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Singapore Attractions

Singapore River

The Singapore River was the lifetime of Singapore where our first immigrants eked out a meagre living and saw Singapore transform from an obscure little fishing village to a great seaport. Highlights on the banks of the Singapore River include Boat Quay and Clarke Quay.

Arab Street

The Muslim centre of Singapore is a traditional textile district, full of batiks from Indonesia, silks, sarongs and shirts. Add to this mix rosaries, flower essences, hajj caps, songkok hats, basketware and rattan goods, and you have a fair idea of the products haggled over in this part of the city.

The grand Sultan Mosque is the biggest and liveliest mosque in Singapore, but the tiny Malabar Muslim Jama-ath Mosque is the most beautiful. Theres fine Indian Muslim food along nearby North Bridge Rd and the foodstalls on Bussorah St are especially atmospheric at dusk during Ramadan.

Orchard Road

For shopping, Orchard Road is the ideal place to spend a day there. The bustling shopping centres sells everything from the most fashionable and outrageous shoes and clothes to precious gems, eyewear and accessories. And when the shopping gets a little exhausting, revitalize yourself at one of the many restaurants and eating outlets.

Holland Village

Holland Village is one of the favourite haunts of the expatriate community and Singapores young and trendy. For food and entertainment, there is a mix of old coffee shops and ritzy wine bars; its colorful blend of foreign shops and local mixed trade as well as its many ethnic restaurants and fast-food outlets. Here youll find an eclectic collection of goods from straw brooms to valuable antiques and movie memorabilia.


Experience the sights and sounds of Chinatown: medical halls mix snake skin, herbs and spices and other exotic ingredients into potions for all ailments; traditional delicacies like sea cucumbers lie drying in the street; fruit sellers squat near mounds of rambutan, strong-smelling durian, mangosteen and other seasonal fruits; fortune-tellers sit at make-shift tables waiting for eager customers to know their future; hawkers grill thin slices of pork for passers-by over home-made barbecues.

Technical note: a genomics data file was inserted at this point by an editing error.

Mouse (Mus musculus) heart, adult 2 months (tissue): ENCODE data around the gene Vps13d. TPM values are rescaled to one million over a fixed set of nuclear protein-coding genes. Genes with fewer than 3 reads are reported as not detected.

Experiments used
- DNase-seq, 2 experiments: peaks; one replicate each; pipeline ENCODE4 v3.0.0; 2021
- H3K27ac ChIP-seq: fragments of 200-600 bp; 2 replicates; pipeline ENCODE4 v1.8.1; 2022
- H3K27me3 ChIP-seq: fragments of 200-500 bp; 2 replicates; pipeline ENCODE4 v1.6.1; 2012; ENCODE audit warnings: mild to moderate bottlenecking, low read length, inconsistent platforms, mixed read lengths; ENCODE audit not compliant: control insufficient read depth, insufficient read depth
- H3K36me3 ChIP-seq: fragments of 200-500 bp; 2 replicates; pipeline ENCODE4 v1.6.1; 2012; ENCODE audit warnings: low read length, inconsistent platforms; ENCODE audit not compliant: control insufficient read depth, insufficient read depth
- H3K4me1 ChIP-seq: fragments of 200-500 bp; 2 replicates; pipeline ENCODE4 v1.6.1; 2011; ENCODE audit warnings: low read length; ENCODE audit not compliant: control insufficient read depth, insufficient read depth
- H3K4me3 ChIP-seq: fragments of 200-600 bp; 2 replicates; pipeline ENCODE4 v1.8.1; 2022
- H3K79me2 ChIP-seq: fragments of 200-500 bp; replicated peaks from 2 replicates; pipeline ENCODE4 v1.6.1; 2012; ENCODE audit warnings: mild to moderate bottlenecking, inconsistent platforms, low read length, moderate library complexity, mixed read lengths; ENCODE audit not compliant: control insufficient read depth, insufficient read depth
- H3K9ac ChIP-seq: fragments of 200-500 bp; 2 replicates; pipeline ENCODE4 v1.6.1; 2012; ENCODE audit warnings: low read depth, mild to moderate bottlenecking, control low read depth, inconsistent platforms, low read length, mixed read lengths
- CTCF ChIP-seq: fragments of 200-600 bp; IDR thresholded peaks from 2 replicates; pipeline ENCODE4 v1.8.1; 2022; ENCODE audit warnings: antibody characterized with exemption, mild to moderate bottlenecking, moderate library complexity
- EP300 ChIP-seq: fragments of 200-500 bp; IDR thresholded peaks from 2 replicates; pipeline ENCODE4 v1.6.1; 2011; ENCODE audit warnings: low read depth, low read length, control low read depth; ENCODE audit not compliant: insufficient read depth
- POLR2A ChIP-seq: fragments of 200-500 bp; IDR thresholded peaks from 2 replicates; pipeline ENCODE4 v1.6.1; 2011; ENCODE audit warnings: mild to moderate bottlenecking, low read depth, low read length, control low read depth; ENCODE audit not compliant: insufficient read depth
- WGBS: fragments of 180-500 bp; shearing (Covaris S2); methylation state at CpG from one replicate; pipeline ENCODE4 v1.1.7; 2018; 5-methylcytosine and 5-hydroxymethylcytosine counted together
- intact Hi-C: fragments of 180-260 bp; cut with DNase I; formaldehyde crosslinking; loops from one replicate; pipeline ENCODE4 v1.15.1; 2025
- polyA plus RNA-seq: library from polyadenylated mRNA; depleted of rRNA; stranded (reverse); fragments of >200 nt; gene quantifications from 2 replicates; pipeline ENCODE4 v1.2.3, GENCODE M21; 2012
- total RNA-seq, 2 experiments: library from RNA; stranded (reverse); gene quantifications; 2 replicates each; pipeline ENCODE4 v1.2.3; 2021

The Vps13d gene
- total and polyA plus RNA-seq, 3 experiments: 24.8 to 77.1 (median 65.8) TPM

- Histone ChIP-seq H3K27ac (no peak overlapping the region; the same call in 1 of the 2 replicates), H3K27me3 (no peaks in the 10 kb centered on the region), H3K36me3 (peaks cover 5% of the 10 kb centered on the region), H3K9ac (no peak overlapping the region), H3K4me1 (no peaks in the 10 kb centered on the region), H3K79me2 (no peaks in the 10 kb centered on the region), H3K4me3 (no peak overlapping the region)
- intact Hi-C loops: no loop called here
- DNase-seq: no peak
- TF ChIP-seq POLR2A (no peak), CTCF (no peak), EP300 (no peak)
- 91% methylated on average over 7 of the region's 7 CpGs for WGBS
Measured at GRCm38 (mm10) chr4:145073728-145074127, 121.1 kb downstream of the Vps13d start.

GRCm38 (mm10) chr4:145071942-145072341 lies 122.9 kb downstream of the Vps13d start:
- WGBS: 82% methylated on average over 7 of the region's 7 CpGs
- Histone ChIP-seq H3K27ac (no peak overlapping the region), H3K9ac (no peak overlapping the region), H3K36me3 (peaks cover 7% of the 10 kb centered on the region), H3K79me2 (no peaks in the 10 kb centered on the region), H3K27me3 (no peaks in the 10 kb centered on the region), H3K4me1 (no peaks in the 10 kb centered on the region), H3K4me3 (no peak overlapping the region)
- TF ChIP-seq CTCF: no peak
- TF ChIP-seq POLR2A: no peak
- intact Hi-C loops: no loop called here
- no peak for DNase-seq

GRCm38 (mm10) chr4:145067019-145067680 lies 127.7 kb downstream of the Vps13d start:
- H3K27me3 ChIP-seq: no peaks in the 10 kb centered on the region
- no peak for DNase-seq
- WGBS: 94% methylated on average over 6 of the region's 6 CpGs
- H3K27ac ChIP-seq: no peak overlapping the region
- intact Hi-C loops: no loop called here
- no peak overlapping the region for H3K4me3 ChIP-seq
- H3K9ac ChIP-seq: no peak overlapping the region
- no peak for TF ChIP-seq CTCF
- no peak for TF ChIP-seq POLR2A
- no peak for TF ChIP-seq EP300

Changi Village

For a slightly different type of suburban shopping experience, Changi Village is the place to go for laid-back quiet surroundings. It offers a quaint charm of its own, away from the crowds and traffic for a more relaxed ambience for shopping. The food centre offers great variety of local food and round off the night by having a beer at Europa Changi.


Jurong Town, west of the city centre, is a huge industrial and housing area that is the powerhouse of Singapores economy. This might seem an unlikely spot for a number of Singapores tourist attractions but it is home to the Haw Par Villa (an incredibly tacky Chinese mythological theme park), the beautifully landscaped Jurong Bird Park, Chinese & Japanese Gardens and the hands-on Singapore Science Centre.

Little India

This modest but colourful area of wall-to-wall shops, pungent aromas and Hindi film music is a relief from the prim modernity of many parts of the city. Centred around the southern end of Serangoon Rd, this is the place to come to pick up that framed print of a Hindu god youve always wanted, eat great vegetarian food and watch streetside cooks fry chapatis.

The Zhujiao Centre is the main market, but there are also interesting spice shops nearby. The best temples are Veerama Kali Ammam, Sri Srinivasa Perumal and the glitzy Temple of 1000 Lights.

Sentosa Island

Considered the granddaddy of Singapores parks, Sentosa Island is the city-states most visited attraction, especially on weekends